Lemma 1: For some $n\in\mathbb{N}$, $a_n \geq 1$.

Proof: Suppose that this is not the case, so we have some least upper bound $B<1$ for the sequence $a_n,n\in\mathbb{N}$. Let $a_n$ be such that $a_n>B/2$. Clearly each term is positive and less than $1$ meaning $a_i^{1/k}>a_i$, so $a_{n+1}=a_n^{1/k}+a_{n-1}^{1/k}>a_n^{1/k}>a_n>B/2$ and thus $a_{n+2}=a_{n+1}^{1/k}+a_{n}^{1/k}>a_{n+1}+a_n>B/2+B/2=B$, contradicting $B$ being an upper bound.

Lemma 2: If $a_n > 2^{\frac{k}{k-1}}$, then $a_{n+1}< \max\{a_n,a_{n-1}\}$.

Proof: Note $x>2^{\frac{k}{k-1}}\implies x^{1/k}<\frac{x}{2}$, so if $a_n > 2^{\frac{k}{k-1}}$, $a_{n+1}< 2\max\{a_n,a_{n-1}\}^{1/k}<\max\{a_n,a_{n-1}\}$.

Lemma 3: If $a_0=a_1=1$, the sequence $a_n,n\in\mathbb{N}$ is increasing and has limit $2^{\frac{k}{k-1}}$.

Proof: We shall induct on $n$ from $2^{\frac{k}{k-1}}\geq a_2 = 2\geq a_1\geq a_0$. If $2^{\frac{k}{k-1}}\geq a_n\geq a_{n-1}\geq a_{n-2}$ then $a_{n+1}\geq 2a_n^{1/k}\geq 2\frac{a_n}{2}=a_n$, while $a_{n+1}\leq (2^{\frac{k}{k-1}})^{1/k}+(2^{\frac{k}{k-1}})^{1/k}=(2^{\frac{k}{k-1}})^{1/k}$, thus the sequence is increasing and bounded above, so must have a limit. This limit is either $0$ or $2^{\frac{k}{k-1}}$, and since $a_n\geq 1,\forall n\in \mathbb{N}$ it must be $2^{\frac{k}{k-1}}$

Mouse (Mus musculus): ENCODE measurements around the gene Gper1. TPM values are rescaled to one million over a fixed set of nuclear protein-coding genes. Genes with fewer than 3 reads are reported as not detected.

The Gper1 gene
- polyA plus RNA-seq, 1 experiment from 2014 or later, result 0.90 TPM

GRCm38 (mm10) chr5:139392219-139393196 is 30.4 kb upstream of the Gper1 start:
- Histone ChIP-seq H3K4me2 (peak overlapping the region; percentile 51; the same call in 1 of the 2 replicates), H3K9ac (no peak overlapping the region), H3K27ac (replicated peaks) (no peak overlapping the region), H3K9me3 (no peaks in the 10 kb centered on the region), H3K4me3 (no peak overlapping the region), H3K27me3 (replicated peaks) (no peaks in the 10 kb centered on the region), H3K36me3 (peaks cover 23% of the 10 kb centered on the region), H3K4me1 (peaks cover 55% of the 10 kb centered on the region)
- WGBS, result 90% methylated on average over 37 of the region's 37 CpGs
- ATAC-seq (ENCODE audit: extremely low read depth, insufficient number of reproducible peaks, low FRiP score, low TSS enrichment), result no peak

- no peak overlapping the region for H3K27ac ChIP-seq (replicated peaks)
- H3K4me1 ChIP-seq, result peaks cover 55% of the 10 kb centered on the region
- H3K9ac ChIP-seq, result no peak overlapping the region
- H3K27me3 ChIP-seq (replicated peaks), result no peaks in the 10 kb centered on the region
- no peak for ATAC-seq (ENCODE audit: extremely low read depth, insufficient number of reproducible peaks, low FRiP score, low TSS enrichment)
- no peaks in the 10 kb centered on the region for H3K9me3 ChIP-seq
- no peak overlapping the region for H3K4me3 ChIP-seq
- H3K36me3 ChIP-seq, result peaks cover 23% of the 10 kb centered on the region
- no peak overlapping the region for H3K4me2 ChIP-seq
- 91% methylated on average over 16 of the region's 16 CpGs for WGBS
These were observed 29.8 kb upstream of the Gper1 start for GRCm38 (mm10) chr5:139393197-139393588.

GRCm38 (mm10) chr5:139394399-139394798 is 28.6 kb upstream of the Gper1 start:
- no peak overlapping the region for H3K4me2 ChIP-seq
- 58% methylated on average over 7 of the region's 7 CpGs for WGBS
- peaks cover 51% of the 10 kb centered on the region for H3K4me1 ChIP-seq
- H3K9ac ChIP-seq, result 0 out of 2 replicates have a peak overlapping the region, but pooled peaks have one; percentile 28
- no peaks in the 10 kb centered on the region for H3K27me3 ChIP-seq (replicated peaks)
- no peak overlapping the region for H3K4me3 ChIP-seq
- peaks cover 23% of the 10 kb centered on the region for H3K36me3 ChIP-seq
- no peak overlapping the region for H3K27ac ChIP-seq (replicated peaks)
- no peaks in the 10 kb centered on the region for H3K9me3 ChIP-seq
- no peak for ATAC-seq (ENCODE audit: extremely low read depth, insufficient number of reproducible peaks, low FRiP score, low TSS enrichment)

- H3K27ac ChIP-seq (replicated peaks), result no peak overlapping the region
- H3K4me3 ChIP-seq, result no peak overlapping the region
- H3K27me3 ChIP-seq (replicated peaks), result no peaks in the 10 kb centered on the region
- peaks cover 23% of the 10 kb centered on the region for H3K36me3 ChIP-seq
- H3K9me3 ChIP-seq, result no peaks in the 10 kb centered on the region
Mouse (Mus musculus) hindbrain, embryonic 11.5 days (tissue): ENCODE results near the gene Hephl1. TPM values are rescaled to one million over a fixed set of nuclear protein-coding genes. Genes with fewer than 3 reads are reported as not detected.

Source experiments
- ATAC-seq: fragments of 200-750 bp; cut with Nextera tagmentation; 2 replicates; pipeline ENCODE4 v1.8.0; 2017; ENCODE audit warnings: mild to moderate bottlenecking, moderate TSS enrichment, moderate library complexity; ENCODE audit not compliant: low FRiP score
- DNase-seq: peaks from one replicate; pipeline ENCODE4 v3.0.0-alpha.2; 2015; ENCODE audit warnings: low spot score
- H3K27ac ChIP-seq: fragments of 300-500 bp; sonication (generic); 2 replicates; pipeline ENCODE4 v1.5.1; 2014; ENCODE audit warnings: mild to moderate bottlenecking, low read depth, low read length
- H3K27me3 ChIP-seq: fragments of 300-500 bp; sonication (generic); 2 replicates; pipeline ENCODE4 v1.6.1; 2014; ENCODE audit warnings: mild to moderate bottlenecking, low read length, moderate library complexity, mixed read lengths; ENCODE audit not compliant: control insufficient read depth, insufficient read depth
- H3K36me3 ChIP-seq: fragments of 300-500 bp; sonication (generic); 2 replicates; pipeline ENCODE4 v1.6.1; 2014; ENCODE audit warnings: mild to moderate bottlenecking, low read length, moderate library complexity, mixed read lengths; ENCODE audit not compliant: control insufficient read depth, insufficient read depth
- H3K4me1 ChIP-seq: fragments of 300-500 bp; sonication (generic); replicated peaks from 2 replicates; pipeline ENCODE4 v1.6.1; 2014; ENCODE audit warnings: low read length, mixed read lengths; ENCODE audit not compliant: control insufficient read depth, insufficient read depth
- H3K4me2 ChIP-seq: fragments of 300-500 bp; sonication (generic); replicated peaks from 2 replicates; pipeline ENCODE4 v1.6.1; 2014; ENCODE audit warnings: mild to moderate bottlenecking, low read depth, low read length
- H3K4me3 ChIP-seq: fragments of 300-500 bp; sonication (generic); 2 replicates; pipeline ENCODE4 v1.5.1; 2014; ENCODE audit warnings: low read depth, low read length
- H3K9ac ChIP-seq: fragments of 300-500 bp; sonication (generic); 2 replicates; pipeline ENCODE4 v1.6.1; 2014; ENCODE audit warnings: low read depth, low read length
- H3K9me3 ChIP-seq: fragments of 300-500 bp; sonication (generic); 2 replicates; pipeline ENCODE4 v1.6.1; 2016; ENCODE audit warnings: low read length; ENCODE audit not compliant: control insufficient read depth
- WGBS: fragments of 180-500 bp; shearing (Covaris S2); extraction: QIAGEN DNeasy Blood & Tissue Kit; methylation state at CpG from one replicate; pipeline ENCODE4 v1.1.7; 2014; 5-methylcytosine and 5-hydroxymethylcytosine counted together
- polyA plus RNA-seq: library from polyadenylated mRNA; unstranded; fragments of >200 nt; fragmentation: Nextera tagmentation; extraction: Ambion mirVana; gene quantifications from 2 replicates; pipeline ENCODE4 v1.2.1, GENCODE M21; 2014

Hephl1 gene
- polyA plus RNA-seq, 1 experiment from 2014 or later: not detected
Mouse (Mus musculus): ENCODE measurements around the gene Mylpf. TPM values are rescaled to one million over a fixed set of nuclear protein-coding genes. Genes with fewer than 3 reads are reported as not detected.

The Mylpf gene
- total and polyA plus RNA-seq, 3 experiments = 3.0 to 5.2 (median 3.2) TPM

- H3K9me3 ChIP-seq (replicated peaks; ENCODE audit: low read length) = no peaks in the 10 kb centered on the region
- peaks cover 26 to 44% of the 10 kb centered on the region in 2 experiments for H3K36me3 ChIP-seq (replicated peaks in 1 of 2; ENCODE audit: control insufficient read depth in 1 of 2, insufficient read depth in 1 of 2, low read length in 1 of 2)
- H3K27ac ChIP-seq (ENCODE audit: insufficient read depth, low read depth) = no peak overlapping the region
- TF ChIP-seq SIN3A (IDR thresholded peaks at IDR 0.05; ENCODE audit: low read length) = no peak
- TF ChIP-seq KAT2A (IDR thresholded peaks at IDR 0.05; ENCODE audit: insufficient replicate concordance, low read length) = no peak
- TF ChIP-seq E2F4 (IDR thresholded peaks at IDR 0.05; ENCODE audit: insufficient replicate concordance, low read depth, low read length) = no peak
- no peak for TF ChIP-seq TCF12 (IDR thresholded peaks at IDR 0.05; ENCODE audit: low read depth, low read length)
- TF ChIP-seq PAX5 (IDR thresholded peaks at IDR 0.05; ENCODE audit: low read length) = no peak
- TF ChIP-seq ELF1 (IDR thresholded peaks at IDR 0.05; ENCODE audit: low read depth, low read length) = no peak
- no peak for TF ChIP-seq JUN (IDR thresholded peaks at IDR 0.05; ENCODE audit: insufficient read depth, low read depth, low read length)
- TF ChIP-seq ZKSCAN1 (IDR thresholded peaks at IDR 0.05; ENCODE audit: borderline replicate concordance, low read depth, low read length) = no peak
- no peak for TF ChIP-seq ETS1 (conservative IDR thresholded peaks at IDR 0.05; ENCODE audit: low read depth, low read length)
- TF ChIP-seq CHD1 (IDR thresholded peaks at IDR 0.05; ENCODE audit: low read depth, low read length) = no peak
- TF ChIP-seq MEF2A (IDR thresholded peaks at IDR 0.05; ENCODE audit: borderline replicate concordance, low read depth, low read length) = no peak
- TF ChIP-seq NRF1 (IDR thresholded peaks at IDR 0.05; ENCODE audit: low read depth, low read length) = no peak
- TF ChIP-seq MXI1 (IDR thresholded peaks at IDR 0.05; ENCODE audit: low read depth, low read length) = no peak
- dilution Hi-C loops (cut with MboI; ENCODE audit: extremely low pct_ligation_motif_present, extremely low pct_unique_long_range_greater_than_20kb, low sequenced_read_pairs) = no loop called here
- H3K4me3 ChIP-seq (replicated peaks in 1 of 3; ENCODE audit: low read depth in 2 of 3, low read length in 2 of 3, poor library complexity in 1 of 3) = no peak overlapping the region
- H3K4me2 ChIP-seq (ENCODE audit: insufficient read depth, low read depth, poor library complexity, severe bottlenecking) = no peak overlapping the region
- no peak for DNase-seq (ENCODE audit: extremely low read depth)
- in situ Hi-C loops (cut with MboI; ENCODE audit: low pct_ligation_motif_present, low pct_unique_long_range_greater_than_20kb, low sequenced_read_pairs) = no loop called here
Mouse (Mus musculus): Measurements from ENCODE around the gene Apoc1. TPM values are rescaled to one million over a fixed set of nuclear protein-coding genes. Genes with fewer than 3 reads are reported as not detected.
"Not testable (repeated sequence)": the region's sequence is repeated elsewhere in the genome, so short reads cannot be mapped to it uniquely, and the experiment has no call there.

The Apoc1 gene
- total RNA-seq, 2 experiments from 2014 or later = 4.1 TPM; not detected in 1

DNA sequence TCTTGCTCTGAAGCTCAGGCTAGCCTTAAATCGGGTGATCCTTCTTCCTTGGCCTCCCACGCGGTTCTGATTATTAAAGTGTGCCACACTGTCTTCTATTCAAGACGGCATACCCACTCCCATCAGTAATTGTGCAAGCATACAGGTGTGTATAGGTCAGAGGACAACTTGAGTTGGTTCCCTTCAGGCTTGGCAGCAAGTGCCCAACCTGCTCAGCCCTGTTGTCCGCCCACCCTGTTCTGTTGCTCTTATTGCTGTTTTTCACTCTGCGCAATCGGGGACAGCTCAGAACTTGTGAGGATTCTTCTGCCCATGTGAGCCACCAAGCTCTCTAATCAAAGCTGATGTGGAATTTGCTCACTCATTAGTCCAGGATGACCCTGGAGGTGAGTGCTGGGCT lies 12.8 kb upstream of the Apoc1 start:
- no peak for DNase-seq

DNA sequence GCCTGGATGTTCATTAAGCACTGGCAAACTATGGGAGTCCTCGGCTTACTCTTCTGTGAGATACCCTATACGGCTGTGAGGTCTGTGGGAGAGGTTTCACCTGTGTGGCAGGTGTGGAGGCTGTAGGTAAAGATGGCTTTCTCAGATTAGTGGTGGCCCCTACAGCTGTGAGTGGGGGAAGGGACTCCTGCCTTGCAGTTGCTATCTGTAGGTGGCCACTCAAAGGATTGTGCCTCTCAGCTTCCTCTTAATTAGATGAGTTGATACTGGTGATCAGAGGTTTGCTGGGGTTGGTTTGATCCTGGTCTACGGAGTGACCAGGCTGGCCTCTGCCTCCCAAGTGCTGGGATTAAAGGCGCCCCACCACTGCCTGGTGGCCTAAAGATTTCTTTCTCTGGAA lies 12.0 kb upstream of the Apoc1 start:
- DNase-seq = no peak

Proof of Theorem: By lemma 1, we have some $a_n>1$. We must also have $a_{n+1}>1$, so applying lemma 3 in light of the fact that $a_{n-1}^{1/k}+a_{n-2}^{1/k}$ is increasing in both $a_{n-1},a_{n-2}$ gives us that the limit inferior $I$ is at least $2^\frac{k}{k-1}$. Suppose we have some $a_{i-1},a_i>2^\frac{k}{k-1}$, so by lemma 2 $a_{i+1}< \max\{a_i,a_{i-1}\}$, but at the same time $a_{i+1}>(2^\frac{k}{k-1})^{1/k}+(2^\frac{k}{k-1})^{1/k}=2^\frac{k}{k-1}$ thus by induction the sequence $a_n,n\in\mathbb{N}$ is eventually decreasing and bounded below by $2^\frac{k}{k-1}$. Then it has a limit, and this limit must be $2^\frac{k}{k-1}$. If no such $a_{i-1},a_i$ exist, then we either have some $a_{i-1},a_i<2^\frac{k}{k-1}$ or all $a_{i-1},a_i$ are on different sides of $2^\frac{k}{k-1}$. In the first case, an argument analogous to the proof of lemma 3 shows that the sequence is has limit $2^\frac{k}{k-1}$. In the second, we can let $a_i>2^\frac{k}{k-1}$, so every term in the sequence $a_i,a_{i+2},\ldots$ is greater than $2^\frac{k}{k-1}$ while every term in $a_{i+1},a_{i+3},\ldots$ is less than $2^\frac{k}{k-1}$. By lemma 2 the first sequence is decreasing, so the limit superior $S$ of $a_n,n\in\mathbb{N}$ exists. It cannot be strictly greater than $2^\frac{k}{k-1}$, as if $S=2^\frac{k}{k-1}+\epsilon/2$ for $\epsilon>0$ we have some $a_{i+2j}<2^\frac{k}{k-1}+\epsilon$ so $a_{i+2j+2}=a_{i+2j}^{1/k}+a_{i+2j+1}^{1/k}<2^\frac{k}{k-1}/2+\epsilon/2+2^\frac{k}{k-1}/2 = S$, which contradicts the fact that the sequence $a_i,a_{i+2},\ldots$ is decreasing. Hence $I \geq 2^\frac{k}{k-1}\geq S$, so $I = S = 2^\frac{k}{k-1}$ thus $\lim\limits_{n \to \infty}{a_n}=2^{\frac{k}{k-1}}$.

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Great answer, but a little to complicated for my simple mind :) – itdoesntwork Dec 28 '11 at 14:45
I'll edit to add an intuitive explanation. – Alex Becker Dec 28 '11 at 19:36
@itdoesntwork Does that help? – Alex Becker Dec 28 '11 at 19:48